Rethinking what we know about optimal vitamin D dosing.
There is no debate about the any benefits of vitamin D. The “sunshine vitamin” supports muculoskeletal system by governing calcium for optimal bone strength and density, in addition to enhancing muscle tone. Vitamin D also supports a robust immune response, reduced levels of certain inflammatory cytokines, and reduced risk of heart attack.
Vitamin D has even been shown to support the production of serotonin in the brain by activating the enzyme tryptophan hydroxylase-2.
The Institute of Medicine (IOM), part of the National Academies of Sciences, Engineering, and Medicine, citing evidence on bone density and the reduction of falls in the elderly, recently set recommendations of 600 international units (IU) of vitamin D for daily intake, increasing the dose to 800 IU for those over age 70.
Calculations by researchers at the University of California, San Diego, and Creighton University have shown that these doses are only about one-tenth those needed to support vitamin D levels linked to reducing incidence or risk of diseases related to vitamin D deficiency.
How did the IOM get vitamin D dosing so wrong and how does the clinician make a more appropriate suggestion?
To begin with, the current vitamin D recommendations are inadequate due to mathematical error.1 There are two issues with respect to the IOM stance on vitamin D requirements: The IOM chose 20 nanograms per milliliter (ng/ml) of serum concentration of 25-hydroxy vitamin D to be an adequate level, but vitamin D researchers now believe that’s too low.
Most laboratories that perform vitamin measurements use a value of 30–100 ng/ml as the normal range. The IOM appears to indicate that 20 ng/ml is the beginning of adequacy, a level that the vitamin D community feels is insufficient.
In addition, to maintain a level of 20 ng/ml, the IOM says you need to take 600 IU a day up to age 70, and 800 IU if you’re over 70. But research indicates this is wrong, and likely due to the result of a mathematical error.
Taking another look
In 2014, two investigators from the University of Edmonton published a paper in the journal Nutrients, in which they showed that the IOM had made a calculation error in defining the intake needed to reach and maintain a vitamin D level of 20 ng/ml.2 Had the IOM calculated it correctly, the recommended dietary allowance (RDA) would have been 10 times greater.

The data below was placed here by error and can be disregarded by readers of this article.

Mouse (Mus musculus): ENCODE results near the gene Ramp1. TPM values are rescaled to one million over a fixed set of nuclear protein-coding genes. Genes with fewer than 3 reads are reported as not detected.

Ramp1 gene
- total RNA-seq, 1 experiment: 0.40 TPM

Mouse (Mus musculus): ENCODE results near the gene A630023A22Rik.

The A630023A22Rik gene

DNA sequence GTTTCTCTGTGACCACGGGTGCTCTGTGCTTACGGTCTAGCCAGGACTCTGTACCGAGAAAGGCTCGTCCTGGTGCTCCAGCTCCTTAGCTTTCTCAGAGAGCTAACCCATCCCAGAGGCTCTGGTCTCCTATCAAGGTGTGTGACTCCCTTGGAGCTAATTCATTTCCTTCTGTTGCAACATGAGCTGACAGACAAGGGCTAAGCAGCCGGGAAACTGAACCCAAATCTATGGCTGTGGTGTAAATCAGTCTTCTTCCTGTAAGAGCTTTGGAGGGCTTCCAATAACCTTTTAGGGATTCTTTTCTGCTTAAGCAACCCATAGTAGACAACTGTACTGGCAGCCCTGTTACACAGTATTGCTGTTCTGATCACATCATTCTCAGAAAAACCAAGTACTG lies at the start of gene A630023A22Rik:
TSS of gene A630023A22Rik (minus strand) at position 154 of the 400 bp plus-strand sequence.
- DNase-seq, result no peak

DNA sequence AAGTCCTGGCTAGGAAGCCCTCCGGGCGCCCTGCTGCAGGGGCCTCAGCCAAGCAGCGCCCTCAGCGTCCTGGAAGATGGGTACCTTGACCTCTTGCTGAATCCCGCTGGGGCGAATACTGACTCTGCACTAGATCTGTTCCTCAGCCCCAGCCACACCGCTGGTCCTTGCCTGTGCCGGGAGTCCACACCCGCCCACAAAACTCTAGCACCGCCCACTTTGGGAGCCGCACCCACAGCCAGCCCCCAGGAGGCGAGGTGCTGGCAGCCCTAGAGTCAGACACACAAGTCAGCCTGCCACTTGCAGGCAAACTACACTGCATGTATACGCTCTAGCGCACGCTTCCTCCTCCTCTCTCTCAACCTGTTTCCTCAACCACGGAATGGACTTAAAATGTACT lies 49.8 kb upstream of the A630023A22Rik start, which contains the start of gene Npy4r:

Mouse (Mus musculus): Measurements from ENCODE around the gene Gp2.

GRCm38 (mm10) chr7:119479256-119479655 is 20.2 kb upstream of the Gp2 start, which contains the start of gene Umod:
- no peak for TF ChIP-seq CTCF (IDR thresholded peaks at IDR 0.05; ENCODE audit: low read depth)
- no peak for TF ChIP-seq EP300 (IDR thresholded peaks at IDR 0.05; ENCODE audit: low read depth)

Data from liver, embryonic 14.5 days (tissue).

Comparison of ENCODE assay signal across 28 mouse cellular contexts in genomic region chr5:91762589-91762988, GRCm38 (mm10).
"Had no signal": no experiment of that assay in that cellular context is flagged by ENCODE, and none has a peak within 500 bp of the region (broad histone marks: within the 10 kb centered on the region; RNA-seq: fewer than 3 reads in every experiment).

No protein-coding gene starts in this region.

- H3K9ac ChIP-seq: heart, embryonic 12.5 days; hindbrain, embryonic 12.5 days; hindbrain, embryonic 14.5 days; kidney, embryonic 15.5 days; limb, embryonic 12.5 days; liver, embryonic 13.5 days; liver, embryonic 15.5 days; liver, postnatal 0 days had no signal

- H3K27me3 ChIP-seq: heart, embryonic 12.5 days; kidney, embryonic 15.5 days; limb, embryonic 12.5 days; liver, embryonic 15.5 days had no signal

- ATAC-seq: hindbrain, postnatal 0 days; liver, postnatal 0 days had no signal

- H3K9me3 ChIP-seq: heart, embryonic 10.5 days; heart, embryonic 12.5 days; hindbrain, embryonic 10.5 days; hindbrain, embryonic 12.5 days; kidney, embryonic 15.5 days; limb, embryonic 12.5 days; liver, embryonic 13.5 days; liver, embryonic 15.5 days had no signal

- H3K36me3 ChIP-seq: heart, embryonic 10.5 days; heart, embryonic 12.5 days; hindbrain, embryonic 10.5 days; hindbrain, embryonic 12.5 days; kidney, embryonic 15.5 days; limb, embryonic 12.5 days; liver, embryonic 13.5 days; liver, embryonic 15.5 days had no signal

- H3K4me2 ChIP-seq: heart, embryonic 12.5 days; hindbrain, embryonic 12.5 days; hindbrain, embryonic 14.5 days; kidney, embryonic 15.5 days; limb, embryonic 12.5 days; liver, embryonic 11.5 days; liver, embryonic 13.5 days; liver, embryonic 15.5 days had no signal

The RDA is the intake considered necessary to meet the nutritional needs of 97.5 percent of the population.
Nearly half the people who get 600 IU of vitamin D a day do not reach the 20 ng/ml level, and thus are deficient. The Edmonton investigators, using the same studies on which the IOM had based its calculation, determined an intake of 8,895 IU per day would be necessary to achieve 20 ng/ml in 97.5 percent of the population. Robert Heaney, MD, is a prominent vitamin D researcher, and his group Grassroots Health has been compiling a vitamin D research database to determine more appropriate dosing levels for vitamin D. Using the same set of IOM studies, Heaney’s group found that 7,000 IU would bring 97.5 percent of people above 20 ng/ml. As a clinical endocrinologist, Heaney has spent much of the last 50 years doing clinical research, most of it in the field of vitamin D, working on quantifying the level of vitamin D intake needed for optimal health.
Until the IOM’s error resulted in an inadequate vitamin D dosing recommendation, 20–30 ng/ml levels were considered insufficient. For some reason, now the IOM feels that 20 ng/ml should be the new minimum range.
Fortunately, as a doctor you are free to disregard bureaucratic confusion with regard to vitamin D dosing.
Given the absence of evidence that vitamin D levels greater than 30 ng/ml are harmful, and given the many studies showing 40–60 ng/ml as being more physiologically ideal, you are free to recommend more clinically relevant doses.
In general, the vitamin D community of clinicians suggests that 4,000–5,000 IU daily is appropriate dosing, with an upper limit of 10,000 IU. Many physicians recommend a 50,000 IU weekly dose for a few months to bring up levels in patients who are beneath 20 ng/ml. And routine measurement of serum 25-hydroxy vitamin D is an efficient way to assess an individual’s response to the dose you recommend.
Jolie Root is the senior nutritionist and educator for Carlson Laboratories in Arlington Heights, Illinois. She travels throughout North America attending medical conferences, lecturing, and educating the public about the role of nutrition in integrative medicine. Root can be followed on Twitter @jolieroot, and contacted through jolieblogs.com.
1 Creighton University. Recommendation for vitamin D intake was miscalculated, is far too low, experts say.” ScienceDaily. http://www.sciencedaily.com/releases/2015/03/150317122458.htm. Published March 2015. Accessed August. 2015.
2 Veugelers PJ, Ekwaru JP. A Statistical Error in the Estimation of the Recommended Dietary vitamin D. Nutrients. 2014;6(10):4472-4475.